Co-Parenting in a COVID-19 World
Co-parenting can be challenging in normal times. During this pandemic co-parents must work together in order to meet today’s unique challenges. Today, I’d like to discuss what you and your co-parent should be thinking about and how you might tackle some of these new difficulties.
First and foremost, there are few 100% right answers. The coronavirus is very contagious, including when patients show no outward signs of illness. This means there’s no way to 100% guarantee safety… But that’s no excuse to not do everything you can to maintain the safety of your child or children.
Let’s go over some basic steps you can always take to keep safe. Think of these as those “few 100% right answers”.
- Social Distancing – Remain at least six feet apart from those you don’t live with. This is especially important in both indoor and outdoor public places. Talk with your child or children to set expectations as soon as possible, especially as stay-at-home orders are being lifted.
- Hand Washing – Washing your hands is one of the best ways to stave off COVID-19. Encourage your child or children to wash their hands often, especially before they eat or after they’ve been outside.
- Wear a Face Covering – When around people who aren’t in your immediate living situation, wear a mask. A cloth face covering, or a surgical mask should be worn by both you and your children in public spaces and in buildings. Generally, masks aren’t to be worn by children aged two and under. For those aged three and up, always ask if their mask is comfortable and help them make sure it covers both their nose and mouth.
Social distancing, hand washing and wearing a face covering should be non-negotiable. Both the parents and their children must work together to prevent COVID-19 transmission. Of course, we can’t stay inside for a year to wait for a possible vaccine. Both parents must work together to outline acceptable and reasonable risks they must take in order to live their daily lives. Let’s discuss a few ways we can manage transmission risk beyond the three mandatory measures I’ve listed above…
- Limit Your Social Circle – This can be more difficult for those who can’t socially distance themselves at work, but not impossible. Keeping your social circle limited and only seeing friends and non-immediate family outdoors will help prevent possible transmission. Encourage your children or child to limit visits to their friends. Parents who are first responders and essential workers may need to create additional safety precautions due to the risk inherent in their jobs and possible virus exposure to their families. Remember – Even though you may know some people well, they may have no idea they have the virus. Both parents owe themselves and their children a safe home.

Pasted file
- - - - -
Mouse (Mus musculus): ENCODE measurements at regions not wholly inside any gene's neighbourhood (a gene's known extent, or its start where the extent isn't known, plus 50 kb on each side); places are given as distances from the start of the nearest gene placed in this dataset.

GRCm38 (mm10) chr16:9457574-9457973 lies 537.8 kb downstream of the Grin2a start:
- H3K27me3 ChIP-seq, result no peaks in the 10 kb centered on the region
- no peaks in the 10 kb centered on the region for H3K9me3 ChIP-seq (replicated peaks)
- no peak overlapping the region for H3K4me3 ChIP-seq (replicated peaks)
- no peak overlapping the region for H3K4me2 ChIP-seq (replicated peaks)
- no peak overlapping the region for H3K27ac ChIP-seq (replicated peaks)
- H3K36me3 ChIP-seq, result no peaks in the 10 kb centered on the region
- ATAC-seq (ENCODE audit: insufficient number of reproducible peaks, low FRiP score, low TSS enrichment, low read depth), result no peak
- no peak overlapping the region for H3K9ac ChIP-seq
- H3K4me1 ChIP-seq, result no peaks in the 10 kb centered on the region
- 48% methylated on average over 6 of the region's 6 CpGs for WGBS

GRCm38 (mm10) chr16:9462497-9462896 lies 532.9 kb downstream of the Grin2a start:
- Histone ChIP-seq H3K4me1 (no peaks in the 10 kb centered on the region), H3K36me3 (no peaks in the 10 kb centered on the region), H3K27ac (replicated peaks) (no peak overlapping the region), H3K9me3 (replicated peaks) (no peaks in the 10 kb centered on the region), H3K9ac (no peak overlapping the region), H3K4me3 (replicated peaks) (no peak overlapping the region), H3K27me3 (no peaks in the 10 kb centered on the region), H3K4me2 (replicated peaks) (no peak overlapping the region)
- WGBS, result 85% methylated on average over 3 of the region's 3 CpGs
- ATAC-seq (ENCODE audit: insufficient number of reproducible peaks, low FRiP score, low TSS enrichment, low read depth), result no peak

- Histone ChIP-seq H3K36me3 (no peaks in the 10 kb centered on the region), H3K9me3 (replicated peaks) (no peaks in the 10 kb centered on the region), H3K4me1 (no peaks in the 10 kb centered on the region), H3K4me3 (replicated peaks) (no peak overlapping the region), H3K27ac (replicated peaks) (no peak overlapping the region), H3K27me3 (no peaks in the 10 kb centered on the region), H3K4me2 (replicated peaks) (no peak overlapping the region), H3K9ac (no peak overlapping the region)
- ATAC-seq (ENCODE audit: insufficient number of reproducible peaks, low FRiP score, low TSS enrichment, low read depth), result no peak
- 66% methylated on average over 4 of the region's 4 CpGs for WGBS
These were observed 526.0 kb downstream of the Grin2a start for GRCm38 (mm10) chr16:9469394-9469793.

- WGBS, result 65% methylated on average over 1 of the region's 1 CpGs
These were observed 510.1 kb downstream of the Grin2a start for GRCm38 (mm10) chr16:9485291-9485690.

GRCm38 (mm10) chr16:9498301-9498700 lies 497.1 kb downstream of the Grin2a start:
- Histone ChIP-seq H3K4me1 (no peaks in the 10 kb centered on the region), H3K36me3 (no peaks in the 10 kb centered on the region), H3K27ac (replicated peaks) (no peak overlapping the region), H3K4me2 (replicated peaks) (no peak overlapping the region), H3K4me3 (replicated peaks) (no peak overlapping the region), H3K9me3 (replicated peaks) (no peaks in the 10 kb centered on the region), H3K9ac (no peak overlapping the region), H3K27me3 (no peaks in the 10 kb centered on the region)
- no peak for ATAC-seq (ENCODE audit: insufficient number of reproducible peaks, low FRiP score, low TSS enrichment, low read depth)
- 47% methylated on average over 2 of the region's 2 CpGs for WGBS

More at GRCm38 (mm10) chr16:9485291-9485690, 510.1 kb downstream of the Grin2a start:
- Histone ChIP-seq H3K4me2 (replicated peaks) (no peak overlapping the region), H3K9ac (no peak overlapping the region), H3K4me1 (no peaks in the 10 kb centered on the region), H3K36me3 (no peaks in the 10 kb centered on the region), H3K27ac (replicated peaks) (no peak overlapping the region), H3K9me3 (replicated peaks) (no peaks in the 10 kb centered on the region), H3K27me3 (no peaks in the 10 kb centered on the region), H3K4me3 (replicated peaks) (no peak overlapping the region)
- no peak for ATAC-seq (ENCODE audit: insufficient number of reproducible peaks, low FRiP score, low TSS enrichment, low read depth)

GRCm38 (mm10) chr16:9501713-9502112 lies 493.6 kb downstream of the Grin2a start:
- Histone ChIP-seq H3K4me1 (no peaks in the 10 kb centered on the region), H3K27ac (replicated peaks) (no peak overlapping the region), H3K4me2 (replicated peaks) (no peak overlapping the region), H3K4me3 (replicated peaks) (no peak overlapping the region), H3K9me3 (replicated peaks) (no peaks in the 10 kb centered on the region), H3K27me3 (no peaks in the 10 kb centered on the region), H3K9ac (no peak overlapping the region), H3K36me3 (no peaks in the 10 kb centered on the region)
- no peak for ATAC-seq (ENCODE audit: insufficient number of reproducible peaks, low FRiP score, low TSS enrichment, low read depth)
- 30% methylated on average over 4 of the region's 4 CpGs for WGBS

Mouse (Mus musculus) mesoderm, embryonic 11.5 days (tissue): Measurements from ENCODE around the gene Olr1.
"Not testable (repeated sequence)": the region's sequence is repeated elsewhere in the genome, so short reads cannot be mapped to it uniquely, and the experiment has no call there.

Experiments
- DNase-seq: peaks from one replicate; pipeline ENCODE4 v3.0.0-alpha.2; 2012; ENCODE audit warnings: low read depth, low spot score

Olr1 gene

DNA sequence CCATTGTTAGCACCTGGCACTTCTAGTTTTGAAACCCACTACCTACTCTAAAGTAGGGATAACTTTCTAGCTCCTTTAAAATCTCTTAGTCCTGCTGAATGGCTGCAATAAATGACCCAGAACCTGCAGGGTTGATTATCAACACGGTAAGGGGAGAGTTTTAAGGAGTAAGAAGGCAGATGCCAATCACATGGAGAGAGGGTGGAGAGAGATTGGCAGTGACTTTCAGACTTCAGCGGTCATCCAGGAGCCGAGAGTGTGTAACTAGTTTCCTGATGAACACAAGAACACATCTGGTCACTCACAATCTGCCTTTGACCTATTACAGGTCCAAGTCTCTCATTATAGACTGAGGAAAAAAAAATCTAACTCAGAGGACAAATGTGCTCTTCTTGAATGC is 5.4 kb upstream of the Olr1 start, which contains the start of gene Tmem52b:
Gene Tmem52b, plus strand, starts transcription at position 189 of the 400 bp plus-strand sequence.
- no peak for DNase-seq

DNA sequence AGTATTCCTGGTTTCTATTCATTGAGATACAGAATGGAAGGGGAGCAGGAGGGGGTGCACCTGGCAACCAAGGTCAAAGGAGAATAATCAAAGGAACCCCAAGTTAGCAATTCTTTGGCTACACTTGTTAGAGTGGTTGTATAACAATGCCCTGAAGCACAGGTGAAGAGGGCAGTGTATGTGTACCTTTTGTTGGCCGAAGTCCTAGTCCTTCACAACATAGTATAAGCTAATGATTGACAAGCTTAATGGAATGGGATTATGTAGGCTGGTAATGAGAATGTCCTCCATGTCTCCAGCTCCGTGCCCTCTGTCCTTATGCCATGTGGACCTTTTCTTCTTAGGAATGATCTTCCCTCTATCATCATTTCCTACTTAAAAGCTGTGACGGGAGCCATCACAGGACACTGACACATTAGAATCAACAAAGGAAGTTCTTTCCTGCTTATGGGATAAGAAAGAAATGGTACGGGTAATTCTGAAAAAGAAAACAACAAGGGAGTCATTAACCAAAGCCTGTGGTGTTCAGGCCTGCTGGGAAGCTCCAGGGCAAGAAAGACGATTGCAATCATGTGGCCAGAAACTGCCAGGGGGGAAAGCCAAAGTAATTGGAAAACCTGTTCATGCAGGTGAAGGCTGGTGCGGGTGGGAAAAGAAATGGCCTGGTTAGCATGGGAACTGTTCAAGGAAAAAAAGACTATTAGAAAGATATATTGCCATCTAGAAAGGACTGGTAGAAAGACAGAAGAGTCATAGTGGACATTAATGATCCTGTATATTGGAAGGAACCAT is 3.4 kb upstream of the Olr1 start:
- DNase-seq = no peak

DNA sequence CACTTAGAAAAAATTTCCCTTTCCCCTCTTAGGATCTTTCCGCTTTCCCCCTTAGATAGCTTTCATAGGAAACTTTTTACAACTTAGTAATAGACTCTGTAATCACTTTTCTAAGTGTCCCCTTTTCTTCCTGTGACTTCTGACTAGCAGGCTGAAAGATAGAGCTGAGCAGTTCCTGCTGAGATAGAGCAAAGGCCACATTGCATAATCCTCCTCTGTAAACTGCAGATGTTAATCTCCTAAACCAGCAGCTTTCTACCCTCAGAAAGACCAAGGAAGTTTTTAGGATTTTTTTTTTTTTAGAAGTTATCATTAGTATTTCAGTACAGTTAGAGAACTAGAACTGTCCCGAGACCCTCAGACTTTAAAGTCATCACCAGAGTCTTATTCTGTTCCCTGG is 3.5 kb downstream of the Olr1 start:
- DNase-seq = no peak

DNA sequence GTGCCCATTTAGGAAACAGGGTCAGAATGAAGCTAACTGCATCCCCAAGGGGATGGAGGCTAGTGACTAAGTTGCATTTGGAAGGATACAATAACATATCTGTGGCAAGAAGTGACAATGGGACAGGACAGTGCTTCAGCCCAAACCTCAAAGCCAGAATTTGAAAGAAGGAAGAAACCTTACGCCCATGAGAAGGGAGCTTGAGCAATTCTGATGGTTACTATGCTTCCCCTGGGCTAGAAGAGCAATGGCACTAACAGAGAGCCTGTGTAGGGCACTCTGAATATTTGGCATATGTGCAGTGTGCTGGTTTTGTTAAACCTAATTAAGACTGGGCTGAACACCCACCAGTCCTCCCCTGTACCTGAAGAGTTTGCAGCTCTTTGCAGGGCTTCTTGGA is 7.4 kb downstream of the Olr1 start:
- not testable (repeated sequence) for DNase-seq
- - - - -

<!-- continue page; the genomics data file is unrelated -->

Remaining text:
- Although many of us feel the need to protest during this period of social unrest regarding race relations in this country, please do so responsibly. Consider taking a COVID-19 test if you are concerned that you or a loved one may have been exposed to the virus.
- Essential Travel – You and your child or children should only travel when necessary… But as co-parents, you will want to do your best to honor previous co-parenting arrangements. Discuss what constitutes essential travel with your co-parent and hold each other to agreed travel restrictions. Vacations, especially those that require air travel and staying in unfamiliar buildings, will put you and your children at considerable risk.
- Day camps and overnight camps– As various states allow for such activities, there must be agreement between co-parents as to whether such activities are safe and permissible;
- Daycare and babysitting– Many co-parents will no longer have the possibility of working from home. Co-parents must discuss what child care arrangements are safe and whether the other co-parent can assume additional child care responsibilities during this transitional period.
- Medical Appointments – There are no excuses here. Make sure your children or child are on track with check-ups, immunizations and other medical issues. Do not withhold access to urgent medical treatment due to travel restrictions. Dental offices are slowly opening up, so keep updated on all administrative orders in order to plan a safe return for those important dental checkups.
- Mental Health– This pandemic has isolated children from their peers and in some situations their parents and other significant people in their lives. It is important to monitor your child’s mental health for signs of depression and anxiety. Please seek out mental health support if necessary.
As coronavirus restrictions are loosened, and each family needs to create co-parenting plans that meet the safety concerns of their own families. The most important thing you can do is to keep watch of changing developments in New York City and executive orders Governor Andrew Cuomo. Eventually, we will all return to restaurants, schools and offices. Each time restrictions are loosened there’s added risk, but hopefully improved quality of life. As we return, continue to work closely with your co-parent to keep your child or children safe, while helping them safely access the outside world. I strongly advise parents to reach out to their children’s pediatrician and medical providers in order to seek additional medical guidance when there is a need for further clarification in creating a safe co-parenting plan.
The Law and Mediation Office of Helene Bernstein, PLLC is here to assist you with your co-parenting challenges either through mediation, negotiated settlements out of court, or as a last resort, through the Family Court. Helene Bernstein is available to speak with you at this time through a virtual chat or the telephone. Her office is located in Brooklyn Heights in New York City.
Law and Mediation Office of Helene Bernstein, PLLC
594 Dean Street, 2nd Floor
Brooklyn, NY 11238
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